As if attempting to one-up last week’s stupidity with regards to ivermectin, anti-vaxxers on Facebook and Twitter are advocating for a new and unproven Covid-19 treatment: Betadine, an antiseptic used to treat cuts and scrapes.
Povidone iodine, often sold under the brand-name Betadine, is an iodine-based treatment largely for topical use that kills bacteria. It’s a “commonly used cleanser in the ER and OR,” says Kenneth Weinberg, an emergency room physician in New York City. “If you’re in the ER and someone has a wound to sew it up, you use it to clean with.” When told that anti-vaxxers had taken to gargling with Betadine, Weinberg said, “Fuck me! Of course they are.”
Solutions that include povidone iodine have also previously been marketed as a vaginal douche to treat itching in some countries. “We use it before surgery to clean the vagina,” says OB/GYN Dr. Jennifer Gunter. “The reason it is bad in douches is that it kills the good bacteria and can be an irritant.”
Betadine is mostly intended for external use, as it can result in iodine poisoning if taken orally, says Gunter. But on social media, people are promoting it as a means of warding off the Covid-19 virus, either by gargling it or using it in a nasal spray. “Don’t get Covid. Prophylaxis is not that hard,” one person touting themselves as an ER doctor tweeted in a post that racked up almost 300 shares, along with a photo of various supplements, including melatonin and vitamin D (none of which have been proven to effectively prevent against Covid-19). “Also nasal spray with a couple of drops betadine in it. And gargle with original Listerine.”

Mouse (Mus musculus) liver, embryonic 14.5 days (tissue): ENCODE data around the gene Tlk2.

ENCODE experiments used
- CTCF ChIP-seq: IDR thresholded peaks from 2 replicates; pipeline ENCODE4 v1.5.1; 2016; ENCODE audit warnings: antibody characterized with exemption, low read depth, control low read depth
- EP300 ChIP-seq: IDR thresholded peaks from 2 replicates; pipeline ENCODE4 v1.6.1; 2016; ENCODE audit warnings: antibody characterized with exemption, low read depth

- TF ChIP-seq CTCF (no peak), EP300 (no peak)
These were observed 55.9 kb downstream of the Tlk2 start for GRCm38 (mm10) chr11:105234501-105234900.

Another poster on Facebook wrote, “Gargling, nasal spray and eye drops with 1 percent providone iodine (betadine) results in dramatically better outcomes with Covid infections. I do this every time I’ve been exposed.” This particular poster cites a 2020 paper written by a Bangladeshi plastic surgeon, one of several that investigates this question, to support this view. But there have been no human studies on the use of Betadine to treat COVID-19, just hypotheses and lab studies, says Dr. Michael Mrozinski, a family physician based in Australia.
Betadine does make a diluted product, sold as a gargle to treat sore throat symptoms. But the manufacturers specifically state that it is not intended for ingestion, and that “Betadine Antiseptic products” — including the gargle — “have not been demonstrated to be effective for the treatment or prevention of Covid-19 or any other viruses.” “If they are doing betadine gargles, it’s useless,” says Mrozinski.
Needless to say, the side effects of ingesting Betadine can be nasty. Weinberg said that when he was doing his residency, he treated a patient who went into kidney failure after drinking iodine and had to be on dialysis (he eventually recovered, but only after he’d started urinating reddish-brown). “I’m sure it would cause all kinds of GI symptoms as well if you ate or drank enough of it,” he says. When asked if gargling Betadine could reduce the effects of Covid-19 or prevent transmission, Weinberg said, “Fuck no.”
Tues., Sept. 14, 9:05 a.m. This story has been updated with comment from Dr. Michael Mrozinski.
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